"But I'm not getting married," she said.
"But don't you think it's weird to not want to be in love?" he asked.
"Getting married does not mean you're in love," Gwyneth said. "It means you're trapped and one of you gets beheaded."
"I guess," he said with a frown. He was silent for a moment. "You know," he said after a while, "This doesn't really make me feel better about marrying bird-girl."
"Well, you don't have to worry," Gwyneth said sensibly. "You're not the one who'll be killed first."
"Right." He frowned again. "I guess you still don't wanna talk about it? About what I said before?"
Her face grew hard. "No," she said quietly. "I don't."
"Okay," he said.
And they walked on.
The few guards that had accompanied Cucumbus on his unfinished carriage ride were almost to the city.
They felt a little awkward, driving in the prince's carriage without a prince. But those prince-types were always running off unexpectedly, and anyway, at least now they got to sit inside.
But when they drew very close to the city – near the outskirts – things became very strange.
They heard rustling, in the bushes and the leaves. Sometimes snickers and shoves and muffled insults from the side of the road. But whenever they stopped, whenever they inspected or shouted or wielded their swords, there was nobody there. Just the empty bushes that had always been there.
So they were all very much confused.
"This doesn't make sense," the first guard complained as he stood by a bush. "Is someone messing with us?"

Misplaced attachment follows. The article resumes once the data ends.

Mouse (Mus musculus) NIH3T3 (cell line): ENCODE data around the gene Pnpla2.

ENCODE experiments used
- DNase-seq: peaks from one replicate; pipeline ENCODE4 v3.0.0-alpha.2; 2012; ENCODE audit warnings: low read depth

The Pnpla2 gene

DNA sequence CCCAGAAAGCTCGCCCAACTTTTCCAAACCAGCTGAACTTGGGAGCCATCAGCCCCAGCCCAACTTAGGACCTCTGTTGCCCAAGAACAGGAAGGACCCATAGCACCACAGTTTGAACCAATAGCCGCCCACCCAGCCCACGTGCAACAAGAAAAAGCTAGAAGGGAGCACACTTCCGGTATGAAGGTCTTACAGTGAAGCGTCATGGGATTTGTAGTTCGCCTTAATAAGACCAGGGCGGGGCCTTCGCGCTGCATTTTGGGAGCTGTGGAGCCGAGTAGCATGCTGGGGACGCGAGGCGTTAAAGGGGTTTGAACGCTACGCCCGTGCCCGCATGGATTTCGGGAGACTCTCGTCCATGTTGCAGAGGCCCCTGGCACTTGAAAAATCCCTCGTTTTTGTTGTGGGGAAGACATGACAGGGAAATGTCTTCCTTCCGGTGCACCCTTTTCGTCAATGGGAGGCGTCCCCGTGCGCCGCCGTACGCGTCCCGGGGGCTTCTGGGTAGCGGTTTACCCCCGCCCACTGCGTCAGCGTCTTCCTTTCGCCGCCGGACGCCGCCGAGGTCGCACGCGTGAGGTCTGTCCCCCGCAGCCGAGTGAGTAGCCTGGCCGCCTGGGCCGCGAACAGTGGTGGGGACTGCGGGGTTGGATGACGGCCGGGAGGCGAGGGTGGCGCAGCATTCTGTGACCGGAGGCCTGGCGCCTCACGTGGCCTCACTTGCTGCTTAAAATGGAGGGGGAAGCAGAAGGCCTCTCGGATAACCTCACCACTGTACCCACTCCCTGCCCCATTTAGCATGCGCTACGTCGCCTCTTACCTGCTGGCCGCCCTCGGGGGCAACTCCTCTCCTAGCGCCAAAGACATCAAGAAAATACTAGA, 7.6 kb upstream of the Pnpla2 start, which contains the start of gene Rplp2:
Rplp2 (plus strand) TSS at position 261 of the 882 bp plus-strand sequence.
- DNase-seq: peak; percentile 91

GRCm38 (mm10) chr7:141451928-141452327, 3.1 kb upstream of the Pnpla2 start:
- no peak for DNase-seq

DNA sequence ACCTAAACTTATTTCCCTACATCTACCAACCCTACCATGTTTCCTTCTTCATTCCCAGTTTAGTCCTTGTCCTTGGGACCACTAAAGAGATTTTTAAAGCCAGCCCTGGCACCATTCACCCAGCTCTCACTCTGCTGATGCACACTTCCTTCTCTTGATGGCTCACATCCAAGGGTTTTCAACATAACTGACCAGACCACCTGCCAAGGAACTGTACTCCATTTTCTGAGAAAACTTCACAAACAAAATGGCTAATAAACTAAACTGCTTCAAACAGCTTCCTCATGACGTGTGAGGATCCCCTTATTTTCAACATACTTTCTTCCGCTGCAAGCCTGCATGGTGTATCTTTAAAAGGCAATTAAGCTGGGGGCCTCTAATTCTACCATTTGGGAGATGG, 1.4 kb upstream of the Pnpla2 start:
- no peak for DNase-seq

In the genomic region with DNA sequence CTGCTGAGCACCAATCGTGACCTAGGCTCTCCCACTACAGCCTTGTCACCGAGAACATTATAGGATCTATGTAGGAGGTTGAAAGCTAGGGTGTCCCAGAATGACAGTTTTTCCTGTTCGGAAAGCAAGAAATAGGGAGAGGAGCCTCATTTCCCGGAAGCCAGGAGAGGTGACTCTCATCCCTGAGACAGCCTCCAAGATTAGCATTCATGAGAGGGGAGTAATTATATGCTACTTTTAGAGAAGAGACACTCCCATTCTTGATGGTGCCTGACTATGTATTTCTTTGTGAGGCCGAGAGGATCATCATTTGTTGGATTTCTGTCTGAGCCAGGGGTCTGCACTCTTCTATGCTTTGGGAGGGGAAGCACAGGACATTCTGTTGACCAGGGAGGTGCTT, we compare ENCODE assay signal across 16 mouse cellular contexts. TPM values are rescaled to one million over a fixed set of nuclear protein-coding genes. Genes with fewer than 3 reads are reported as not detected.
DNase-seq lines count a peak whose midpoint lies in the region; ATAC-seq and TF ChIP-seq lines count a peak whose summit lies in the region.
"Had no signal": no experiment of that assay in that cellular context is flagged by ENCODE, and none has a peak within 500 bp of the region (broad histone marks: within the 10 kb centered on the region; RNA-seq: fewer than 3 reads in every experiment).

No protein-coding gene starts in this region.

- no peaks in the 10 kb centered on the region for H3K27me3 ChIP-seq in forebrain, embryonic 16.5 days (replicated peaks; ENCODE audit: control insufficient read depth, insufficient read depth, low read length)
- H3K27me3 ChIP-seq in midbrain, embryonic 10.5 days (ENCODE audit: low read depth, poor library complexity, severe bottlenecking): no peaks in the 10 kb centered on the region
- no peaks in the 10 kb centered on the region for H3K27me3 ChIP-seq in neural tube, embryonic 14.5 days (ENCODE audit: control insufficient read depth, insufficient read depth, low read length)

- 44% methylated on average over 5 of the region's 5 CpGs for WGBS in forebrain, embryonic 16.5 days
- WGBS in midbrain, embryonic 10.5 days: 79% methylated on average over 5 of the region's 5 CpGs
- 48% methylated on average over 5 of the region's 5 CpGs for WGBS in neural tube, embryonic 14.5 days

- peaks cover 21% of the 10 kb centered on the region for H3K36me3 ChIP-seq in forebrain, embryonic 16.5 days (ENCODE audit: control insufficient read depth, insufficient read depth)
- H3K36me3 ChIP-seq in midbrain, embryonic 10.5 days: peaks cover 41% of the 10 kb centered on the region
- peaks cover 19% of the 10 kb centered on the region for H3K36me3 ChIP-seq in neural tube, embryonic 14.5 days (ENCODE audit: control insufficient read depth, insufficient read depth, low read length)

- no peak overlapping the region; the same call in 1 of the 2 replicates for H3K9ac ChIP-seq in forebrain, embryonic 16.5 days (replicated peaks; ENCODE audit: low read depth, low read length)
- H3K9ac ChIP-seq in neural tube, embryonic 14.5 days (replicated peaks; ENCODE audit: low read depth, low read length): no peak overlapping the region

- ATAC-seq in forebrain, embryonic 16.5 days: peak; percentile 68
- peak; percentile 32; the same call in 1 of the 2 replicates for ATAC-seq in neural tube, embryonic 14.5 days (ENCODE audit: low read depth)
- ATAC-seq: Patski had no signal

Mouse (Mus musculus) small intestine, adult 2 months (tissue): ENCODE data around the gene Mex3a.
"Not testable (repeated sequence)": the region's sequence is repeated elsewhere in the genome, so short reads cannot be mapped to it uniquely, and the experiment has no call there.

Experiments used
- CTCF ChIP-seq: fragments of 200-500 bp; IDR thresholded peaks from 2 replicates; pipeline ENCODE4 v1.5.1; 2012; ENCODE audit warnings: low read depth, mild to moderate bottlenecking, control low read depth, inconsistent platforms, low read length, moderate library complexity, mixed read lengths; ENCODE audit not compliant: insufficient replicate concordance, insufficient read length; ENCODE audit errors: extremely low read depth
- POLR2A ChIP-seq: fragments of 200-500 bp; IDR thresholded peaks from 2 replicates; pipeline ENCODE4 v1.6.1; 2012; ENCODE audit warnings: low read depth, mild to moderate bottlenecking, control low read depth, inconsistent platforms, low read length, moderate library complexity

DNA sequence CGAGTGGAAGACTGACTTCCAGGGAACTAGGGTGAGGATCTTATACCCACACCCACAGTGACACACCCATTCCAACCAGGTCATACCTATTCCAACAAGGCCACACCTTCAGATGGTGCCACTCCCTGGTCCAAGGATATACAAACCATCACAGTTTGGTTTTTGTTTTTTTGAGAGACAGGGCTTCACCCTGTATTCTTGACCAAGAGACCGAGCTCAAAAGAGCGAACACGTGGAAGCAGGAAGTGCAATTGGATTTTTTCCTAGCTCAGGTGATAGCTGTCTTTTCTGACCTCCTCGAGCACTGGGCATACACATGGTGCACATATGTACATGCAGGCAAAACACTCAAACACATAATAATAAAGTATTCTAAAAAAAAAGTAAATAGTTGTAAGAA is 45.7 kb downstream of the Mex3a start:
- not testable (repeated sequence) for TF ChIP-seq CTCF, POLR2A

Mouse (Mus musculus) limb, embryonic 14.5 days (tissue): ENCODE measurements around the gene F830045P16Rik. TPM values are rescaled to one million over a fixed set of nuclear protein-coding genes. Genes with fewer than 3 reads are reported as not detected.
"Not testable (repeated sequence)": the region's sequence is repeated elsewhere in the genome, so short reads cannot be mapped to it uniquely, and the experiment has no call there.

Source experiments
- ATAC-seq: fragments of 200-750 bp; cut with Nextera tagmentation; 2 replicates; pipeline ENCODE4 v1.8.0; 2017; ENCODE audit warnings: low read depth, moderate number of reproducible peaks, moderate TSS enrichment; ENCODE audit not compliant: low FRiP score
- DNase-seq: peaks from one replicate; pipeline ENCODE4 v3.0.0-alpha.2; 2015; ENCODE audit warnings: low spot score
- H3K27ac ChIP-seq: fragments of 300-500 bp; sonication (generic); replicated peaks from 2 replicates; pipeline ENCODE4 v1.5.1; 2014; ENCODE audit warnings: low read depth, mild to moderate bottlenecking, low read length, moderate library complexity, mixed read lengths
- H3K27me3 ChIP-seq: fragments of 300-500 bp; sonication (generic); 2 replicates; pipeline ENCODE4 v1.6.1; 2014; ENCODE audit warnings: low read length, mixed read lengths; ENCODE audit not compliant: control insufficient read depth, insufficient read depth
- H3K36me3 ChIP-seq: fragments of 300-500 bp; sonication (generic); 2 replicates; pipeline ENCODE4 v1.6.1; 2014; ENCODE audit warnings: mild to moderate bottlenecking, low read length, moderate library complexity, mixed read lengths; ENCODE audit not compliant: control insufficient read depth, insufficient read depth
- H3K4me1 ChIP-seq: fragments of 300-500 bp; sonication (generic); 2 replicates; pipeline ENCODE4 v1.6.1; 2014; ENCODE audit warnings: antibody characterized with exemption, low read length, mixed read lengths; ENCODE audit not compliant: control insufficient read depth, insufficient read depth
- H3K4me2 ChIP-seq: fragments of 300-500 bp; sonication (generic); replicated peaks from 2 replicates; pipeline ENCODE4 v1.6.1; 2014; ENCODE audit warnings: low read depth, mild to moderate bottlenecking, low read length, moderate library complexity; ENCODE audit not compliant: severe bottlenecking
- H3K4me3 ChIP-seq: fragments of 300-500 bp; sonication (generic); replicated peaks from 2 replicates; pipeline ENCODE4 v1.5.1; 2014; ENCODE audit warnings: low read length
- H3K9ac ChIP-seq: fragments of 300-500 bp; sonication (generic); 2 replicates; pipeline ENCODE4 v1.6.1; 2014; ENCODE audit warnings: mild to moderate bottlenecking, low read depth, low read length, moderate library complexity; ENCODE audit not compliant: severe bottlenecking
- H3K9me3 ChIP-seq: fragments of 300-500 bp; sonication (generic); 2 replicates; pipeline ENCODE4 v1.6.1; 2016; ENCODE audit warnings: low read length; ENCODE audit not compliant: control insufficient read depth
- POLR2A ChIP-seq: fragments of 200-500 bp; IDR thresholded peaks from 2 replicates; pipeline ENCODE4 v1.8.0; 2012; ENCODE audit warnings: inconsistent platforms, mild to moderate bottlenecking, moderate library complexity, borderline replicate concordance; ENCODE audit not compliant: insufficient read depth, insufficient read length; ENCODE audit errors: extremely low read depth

"It's probably those robbers," said the second guard. "Trying to finish the job."
The third guard sighed. "I don't get paid enough for this," he said.
"You don't get paid at all," said the first guard. "None of us do."
"Exactly," said the third guard.
"Hey, guys!" The second guard held up his hand. "Did you hear that?"
And they heard a quiet, urgent whisper. Clothing rustling as it moved. A door opening.
All three of the guards turned towards the carriage.
And there, by the open door, was Ryder the Rider.
He didn't really seem to notice them. He was more concerned with the carriage and the other thieves that were searching inside it.
The guards stared at each other a moment.
And then they nodded and took out their bows.
"This isn't fair!" shouted Ryder the Rider as he rode inside the carriage. "You've got the wrong guy!"
"Sure, sure," said a guard as he rode unhappily outside.
"I'm thirsty," shouted his accomplice in an offensive Southern accent. "Can we get some water?"
"If you wanted water," said the guard, "you shouldn't have robbed us."
"We weren't robbing you!" shouted Ryder the Rider.
"Yeah," said the southern-accented accomplice. "We were just trying to kidnap the prince!"
There was a holler as he was smacked on the head.
"Don't worry," said the guard. "We'll be in Guneer soon. And then we'll turn you in."
"But we're innocent!" cried Ryder the Rider.
"No, you're not," the guard said.
Ryder opened his mouth to protest, but then he shut it again.
And they entered the city.